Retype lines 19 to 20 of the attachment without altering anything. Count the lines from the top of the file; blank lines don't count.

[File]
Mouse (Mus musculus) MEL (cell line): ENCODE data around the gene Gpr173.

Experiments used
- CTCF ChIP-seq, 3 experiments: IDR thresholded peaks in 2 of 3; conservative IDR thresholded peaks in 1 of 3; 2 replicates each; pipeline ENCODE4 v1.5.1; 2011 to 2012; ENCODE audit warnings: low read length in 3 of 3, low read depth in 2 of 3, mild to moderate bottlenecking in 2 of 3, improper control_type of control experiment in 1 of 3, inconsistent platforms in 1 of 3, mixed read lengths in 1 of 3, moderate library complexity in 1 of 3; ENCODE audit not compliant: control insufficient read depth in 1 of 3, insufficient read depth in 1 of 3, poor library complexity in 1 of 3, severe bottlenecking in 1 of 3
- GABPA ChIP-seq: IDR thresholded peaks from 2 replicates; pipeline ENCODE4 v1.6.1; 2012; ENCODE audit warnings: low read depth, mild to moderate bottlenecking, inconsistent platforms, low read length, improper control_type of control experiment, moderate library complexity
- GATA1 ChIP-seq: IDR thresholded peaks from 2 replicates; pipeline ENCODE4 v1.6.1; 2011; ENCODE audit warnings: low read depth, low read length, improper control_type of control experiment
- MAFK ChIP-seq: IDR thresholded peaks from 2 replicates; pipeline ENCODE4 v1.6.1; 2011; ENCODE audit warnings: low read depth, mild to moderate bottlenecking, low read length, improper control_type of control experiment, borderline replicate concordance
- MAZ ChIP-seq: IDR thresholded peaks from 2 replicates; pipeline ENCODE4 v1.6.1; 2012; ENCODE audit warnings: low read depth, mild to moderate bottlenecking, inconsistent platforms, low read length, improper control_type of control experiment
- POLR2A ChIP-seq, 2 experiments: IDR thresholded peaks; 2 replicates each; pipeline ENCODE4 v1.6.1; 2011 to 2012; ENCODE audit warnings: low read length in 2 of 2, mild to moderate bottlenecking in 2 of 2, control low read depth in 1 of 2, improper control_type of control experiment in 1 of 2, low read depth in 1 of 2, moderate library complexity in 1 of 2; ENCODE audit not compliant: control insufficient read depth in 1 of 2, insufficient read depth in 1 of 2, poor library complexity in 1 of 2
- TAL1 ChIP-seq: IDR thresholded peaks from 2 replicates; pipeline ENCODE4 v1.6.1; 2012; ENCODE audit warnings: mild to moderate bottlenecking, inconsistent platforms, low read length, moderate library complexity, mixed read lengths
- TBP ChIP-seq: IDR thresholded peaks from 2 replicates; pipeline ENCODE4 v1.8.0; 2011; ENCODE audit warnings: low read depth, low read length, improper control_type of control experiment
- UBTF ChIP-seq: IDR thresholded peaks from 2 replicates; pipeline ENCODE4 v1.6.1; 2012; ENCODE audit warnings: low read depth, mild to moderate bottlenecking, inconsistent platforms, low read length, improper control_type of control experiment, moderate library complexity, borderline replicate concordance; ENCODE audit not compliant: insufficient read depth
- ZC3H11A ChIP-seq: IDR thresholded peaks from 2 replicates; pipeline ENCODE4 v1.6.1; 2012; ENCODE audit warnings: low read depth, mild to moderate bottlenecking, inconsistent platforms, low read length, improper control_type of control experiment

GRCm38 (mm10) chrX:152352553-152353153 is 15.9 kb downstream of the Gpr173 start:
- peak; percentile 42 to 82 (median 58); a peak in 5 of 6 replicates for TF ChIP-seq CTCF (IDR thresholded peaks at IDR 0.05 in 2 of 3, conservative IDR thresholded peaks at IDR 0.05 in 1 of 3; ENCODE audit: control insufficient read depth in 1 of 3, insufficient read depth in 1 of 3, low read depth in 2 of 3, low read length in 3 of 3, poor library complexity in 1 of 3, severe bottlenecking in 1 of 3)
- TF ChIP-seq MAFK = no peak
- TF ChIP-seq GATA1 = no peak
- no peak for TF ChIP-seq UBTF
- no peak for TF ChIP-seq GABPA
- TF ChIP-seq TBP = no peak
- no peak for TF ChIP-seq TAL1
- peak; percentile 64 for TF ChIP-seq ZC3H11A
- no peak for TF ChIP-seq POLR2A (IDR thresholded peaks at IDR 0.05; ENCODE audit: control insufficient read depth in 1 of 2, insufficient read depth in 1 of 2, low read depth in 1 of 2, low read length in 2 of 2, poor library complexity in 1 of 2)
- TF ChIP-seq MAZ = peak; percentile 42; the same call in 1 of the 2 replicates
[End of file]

- TF ChIP-seq TBP = no peak
- no peak for TF ChIP-seq TAL1